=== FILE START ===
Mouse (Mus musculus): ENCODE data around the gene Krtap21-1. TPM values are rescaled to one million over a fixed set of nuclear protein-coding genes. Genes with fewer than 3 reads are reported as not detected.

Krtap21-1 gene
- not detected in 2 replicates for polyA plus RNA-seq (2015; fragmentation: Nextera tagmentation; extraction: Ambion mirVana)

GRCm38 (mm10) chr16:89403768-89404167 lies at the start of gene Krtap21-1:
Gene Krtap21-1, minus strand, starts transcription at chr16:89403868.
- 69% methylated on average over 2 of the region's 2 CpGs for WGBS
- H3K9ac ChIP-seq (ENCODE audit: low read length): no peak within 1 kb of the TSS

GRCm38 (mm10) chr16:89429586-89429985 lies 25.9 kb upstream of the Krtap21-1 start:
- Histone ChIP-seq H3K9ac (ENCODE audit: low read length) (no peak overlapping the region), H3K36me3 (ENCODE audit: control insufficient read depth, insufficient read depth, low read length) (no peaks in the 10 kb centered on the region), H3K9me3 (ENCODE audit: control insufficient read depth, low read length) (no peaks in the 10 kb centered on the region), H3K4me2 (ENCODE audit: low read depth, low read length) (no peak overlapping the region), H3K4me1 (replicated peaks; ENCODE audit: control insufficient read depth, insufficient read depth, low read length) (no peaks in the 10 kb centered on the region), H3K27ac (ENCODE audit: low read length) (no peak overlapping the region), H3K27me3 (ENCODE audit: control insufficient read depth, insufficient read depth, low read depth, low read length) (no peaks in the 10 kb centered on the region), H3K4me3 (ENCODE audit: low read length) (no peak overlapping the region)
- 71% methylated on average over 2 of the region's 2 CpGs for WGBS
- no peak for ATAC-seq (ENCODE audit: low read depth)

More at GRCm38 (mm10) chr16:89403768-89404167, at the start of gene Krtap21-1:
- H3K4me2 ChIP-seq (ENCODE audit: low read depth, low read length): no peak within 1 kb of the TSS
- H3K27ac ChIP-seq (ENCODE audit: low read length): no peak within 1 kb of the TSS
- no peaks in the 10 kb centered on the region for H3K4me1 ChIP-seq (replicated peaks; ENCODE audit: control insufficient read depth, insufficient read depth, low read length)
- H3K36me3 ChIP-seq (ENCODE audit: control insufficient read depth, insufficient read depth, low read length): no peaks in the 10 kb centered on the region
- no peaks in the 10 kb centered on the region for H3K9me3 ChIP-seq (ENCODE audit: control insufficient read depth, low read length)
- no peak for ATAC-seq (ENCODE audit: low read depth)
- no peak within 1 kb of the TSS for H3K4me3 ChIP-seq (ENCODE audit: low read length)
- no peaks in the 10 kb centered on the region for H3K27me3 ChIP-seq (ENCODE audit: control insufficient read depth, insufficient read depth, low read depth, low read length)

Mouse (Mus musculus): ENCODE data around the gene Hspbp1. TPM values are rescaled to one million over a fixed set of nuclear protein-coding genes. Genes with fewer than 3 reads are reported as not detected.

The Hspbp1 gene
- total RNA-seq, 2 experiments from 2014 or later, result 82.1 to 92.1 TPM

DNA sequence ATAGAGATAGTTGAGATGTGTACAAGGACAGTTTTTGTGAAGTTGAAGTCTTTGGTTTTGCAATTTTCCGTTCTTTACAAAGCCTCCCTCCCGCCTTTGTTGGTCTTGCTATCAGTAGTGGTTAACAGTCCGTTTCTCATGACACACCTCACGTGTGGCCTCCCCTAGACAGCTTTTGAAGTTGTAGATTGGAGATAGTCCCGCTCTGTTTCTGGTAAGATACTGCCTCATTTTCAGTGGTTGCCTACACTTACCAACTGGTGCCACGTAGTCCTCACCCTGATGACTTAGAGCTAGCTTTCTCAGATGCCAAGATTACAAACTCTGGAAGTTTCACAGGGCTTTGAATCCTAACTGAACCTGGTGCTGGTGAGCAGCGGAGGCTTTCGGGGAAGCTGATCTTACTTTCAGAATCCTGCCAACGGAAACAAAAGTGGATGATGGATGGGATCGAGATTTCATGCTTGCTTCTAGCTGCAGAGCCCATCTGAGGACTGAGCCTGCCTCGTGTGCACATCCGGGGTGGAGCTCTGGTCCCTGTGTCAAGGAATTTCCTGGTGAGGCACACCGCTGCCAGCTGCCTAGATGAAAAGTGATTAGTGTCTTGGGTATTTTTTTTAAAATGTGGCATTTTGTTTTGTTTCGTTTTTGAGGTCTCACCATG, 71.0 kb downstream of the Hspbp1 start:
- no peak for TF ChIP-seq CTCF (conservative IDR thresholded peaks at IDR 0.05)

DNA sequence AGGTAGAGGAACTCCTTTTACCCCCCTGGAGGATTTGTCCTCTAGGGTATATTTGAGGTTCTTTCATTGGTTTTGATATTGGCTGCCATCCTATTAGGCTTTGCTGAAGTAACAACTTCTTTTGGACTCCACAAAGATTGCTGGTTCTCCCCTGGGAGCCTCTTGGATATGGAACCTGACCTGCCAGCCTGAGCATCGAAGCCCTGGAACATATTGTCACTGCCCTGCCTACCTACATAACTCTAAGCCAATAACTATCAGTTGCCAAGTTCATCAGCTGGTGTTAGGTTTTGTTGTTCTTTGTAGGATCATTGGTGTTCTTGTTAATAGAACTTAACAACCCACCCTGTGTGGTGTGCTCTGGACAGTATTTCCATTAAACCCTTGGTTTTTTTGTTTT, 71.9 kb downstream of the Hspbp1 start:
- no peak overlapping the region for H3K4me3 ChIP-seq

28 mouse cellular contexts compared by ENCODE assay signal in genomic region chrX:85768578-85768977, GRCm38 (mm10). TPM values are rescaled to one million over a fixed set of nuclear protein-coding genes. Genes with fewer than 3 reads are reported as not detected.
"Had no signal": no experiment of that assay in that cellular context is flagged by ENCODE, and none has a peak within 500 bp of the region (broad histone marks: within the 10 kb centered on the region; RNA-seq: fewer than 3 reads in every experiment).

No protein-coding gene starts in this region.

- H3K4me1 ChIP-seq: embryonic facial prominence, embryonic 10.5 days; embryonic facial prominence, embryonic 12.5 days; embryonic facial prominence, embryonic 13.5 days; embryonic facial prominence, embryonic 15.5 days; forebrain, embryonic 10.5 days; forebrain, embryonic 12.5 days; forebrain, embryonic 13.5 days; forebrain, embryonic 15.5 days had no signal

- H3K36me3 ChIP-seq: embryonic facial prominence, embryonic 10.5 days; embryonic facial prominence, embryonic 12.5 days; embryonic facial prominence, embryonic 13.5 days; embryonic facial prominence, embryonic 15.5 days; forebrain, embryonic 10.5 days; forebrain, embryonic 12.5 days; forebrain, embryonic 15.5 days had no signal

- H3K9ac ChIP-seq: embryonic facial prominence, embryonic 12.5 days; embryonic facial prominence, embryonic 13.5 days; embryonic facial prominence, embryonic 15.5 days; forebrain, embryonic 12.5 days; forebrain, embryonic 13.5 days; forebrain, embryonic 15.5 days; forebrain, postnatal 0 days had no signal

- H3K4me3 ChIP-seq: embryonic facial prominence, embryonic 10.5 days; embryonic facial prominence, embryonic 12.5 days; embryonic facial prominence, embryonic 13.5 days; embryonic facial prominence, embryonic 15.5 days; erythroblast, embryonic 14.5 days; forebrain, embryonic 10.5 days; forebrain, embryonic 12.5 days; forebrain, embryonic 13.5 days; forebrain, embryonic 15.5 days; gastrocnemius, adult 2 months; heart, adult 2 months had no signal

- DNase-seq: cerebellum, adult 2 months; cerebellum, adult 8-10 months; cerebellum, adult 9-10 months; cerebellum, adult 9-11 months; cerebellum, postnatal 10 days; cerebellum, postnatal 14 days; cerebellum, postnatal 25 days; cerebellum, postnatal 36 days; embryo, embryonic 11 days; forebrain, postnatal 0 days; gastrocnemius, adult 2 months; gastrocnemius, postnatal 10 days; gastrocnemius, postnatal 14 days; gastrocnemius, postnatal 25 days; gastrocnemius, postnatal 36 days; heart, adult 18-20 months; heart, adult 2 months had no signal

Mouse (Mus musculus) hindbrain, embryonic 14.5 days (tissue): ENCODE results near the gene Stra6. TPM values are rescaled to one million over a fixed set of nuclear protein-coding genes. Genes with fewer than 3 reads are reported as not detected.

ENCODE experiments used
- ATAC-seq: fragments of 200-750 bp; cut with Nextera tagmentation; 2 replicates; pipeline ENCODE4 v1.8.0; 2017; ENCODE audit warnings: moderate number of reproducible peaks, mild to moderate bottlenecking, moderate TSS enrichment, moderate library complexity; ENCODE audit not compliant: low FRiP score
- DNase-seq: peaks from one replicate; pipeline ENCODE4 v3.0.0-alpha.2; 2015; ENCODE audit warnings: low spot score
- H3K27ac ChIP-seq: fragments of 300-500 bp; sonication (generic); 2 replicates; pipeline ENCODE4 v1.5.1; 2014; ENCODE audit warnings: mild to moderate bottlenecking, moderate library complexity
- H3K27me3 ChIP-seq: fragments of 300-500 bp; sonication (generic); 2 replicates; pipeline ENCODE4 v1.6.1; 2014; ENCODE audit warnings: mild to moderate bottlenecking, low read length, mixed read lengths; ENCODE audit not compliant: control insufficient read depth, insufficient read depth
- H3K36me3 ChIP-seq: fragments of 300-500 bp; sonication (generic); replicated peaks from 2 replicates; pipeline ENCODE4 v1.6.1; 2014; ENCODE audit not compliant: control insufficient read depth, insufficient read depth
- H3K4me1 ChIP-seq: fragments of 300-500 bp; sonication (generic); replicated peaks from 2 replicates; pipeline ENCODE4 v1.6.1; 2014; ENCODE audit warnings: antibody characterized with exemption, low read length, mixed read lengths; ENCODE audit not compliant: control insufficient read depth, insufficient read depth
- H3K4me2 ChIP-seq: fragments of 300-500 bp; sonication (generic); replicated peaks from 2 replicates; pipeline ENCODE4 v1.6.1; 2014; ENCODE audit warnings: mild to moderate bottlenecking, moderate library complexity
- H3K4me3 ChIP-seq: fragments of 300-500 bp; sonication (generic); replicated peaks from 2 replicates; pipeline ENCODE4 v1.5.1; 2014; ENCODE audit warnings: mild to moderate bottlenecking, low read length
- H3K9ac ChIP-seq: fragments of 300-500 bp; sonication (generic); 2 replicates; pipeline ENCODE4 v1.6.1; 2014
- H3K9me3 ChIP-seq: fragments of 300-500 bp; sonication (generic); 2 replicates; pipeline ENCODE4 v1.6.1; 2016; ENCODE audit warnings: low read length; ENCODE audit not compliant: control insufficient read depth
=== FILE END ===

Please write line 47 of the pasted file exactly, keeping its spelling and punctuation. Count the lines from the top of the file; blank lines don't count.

- H3K9me3 ChIP-seq: fragments of 300-500 bp; sonication (generic); 2 replicates; pipeline ENCODE4 v1.6.1; 2016; ENCODE audit warnings: low read length; ENCODE audit not compliant: control insufficient read depth